6/7, day 59:
Today we got up at 4am to take a car to Chorca, the starting point of our trek. For the first day, we rented mules to carry our big backpacks, because all of the hiking was going to be steep uphill and steep downhill.
The first day of our trek was pretty easy because we didn't have our backpacks, but it was still tiring. There was a dense fog the entire 6-hour hike, and it rained the whole time. Luckily I bought a rain poncho beforehand, or else my day pack and I would have been soaking wet.
After an easy 3 hour downhill and harder 3 hours uphill, we arrived at a small community in the mountains where we planned to camp the night.
When our bags arrived, mine was almost completely dry, as I had put my rain cover over it. Ben's pack, on the other hand, was drenched. I had told him to put his rain cover on, as it was raining and that's what they are made for, but he refused, saying it wouldn't be worth it (he changed his mind after he got his soaking wet bag back).
6/8, day 60:
Today was the most relaxed day of the trek, as we only had to walk about an hour to the next campsite near the Choquequirao ruins. Luckily it was bright and sunny today, so Ben's things were able to dry out, and we could finally see the views around us.
The mountains were breathtaking, and we were excited to see Choquequirao. The ruins at Choquequirao were terrific, and were spread out over a large area, so we spent the entire day at the ruins to see it all.
In a way, Choquequirao was better than Machu Picchu, because there was about 1% of the people at Choquequirao than at Machu Picchu. Choquequirao is less of a touristy place because it's so high up in the mountains, and you need to hike and camp to see them.
We were able to climb a truncated hill and get an overlook of the central plaza ruins with no people in them, something that's impossible at Machu Picchu. One of my favorite parts of the ruins were the llamas made with white stones, placed in the terraces as decoration.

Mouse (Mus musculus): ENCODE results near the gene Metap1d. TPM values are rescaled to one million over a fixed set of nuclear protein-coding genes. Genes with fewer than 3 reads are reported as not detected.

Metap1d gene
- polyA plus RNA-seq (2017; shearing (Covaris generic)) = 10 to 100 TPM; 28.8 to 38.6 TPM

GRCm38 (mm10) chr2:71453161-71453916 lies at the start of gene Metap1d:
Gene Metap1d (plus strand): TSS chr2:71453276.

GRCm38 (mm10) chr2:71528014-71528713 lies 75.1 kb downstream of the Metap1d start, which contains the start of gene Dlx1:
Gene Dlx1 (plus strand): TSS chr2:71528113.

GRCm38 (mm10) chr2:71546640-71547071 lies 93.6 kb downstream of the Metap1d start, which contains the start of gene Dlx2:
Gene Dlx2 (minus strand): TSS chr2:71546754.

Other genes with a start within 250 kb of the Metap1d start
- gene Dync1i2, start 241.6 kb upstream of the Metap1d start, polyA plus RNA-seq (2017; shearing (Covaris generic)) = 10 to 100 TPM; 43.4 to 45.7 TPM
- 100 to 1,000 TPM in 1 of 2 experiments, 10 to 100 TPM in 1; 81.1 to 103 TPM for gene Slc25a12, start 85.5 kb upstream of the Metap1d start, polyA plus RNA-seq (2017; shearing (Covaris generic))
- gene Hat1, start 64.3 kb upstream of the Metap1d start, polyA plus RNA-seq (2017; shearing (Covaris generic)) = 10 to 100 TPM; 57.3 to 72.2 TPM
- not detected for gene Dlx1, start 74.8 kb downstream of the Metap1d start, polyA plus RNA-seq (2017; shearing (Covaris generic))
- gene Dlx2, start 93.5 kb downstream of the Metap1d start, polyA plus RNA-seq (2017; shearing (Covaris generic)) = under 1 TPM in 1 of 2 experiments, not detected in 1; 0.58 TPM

6/9, day 61:
Today was a hard day, starting with an hour uphill to get over a mountain pass. After the pass, it was a steep and hot three-hour descent back to the river, and then a three and a half hour climb to our next campsite.
Once we got to the level of the river, we had to go up about 1200 meters, switchbacking up a steep hill. My legs and back killed after the hike, and Ben had to take all of the water we pumped because the weight was too much for me.
6/10, day 62:
Today was another long day, starting with another long uphill to a mountain pass at 4100 meters. Once we got to the pass, the view was breathtaking.
There were mountains completely surrounding us, with nothing else in sight. It was so peaceful, and amazing that we were in what seemed to be the middle of nowhere.
6/11, day 63:
Today was probably my favorite day of the trek. None of the sections were too hard, and most of the way we were walking on a ridgeline with a spectacular view. Our campsite was beautiful, in a valley between two of the mountains with a river running down the middle.
We made a campfire for the first time on the trek and watched the stars. It was pretty cool to have light only from the fire and stars, as it is so hard to go anywhere without artificial light.
Unfortunately, I got sick, and we had to stay put an entire day. I didn't feel better until the next day, and even after the hike on the next day I still felt sick.
Luckily the next day we made it to Huancancalle, where we were able to sleep in a bed, much more comfortable than sleeping in a tent. The next day we got transportation from Huancancalle to hydroelectrica, and then walked for three hours to Aguas Calientes, the town next to Machu Picchu.
6/15, day 67:
Today we got up at 8 to hike up to Machu Picchu. After a long hour and a half (because I still felt sick) we arrived at the entry point. The number of people there was overwhelming; you couldn't walk two feet without bumping into someone.
The ruins, however, were worth the annoying amount of people. With a beautiful mountain in the backdrop, the ruins looked amazing, and very impressive. It took us over a few hours to see everything there.
Unfortunately, I felt pretty sick and got out of breath easily walking up and down the stairs. However, being able to see Machu Picchu was worth it, and they are by far my favorite ruins I've seen.
While we were walking around the ruins, we happened to run into the guy from South Carolina we met on our Torres del Paine trek. It was pretty crazy that we ran into him, and happened to be in Machu Picchu at the same time and day. Small world.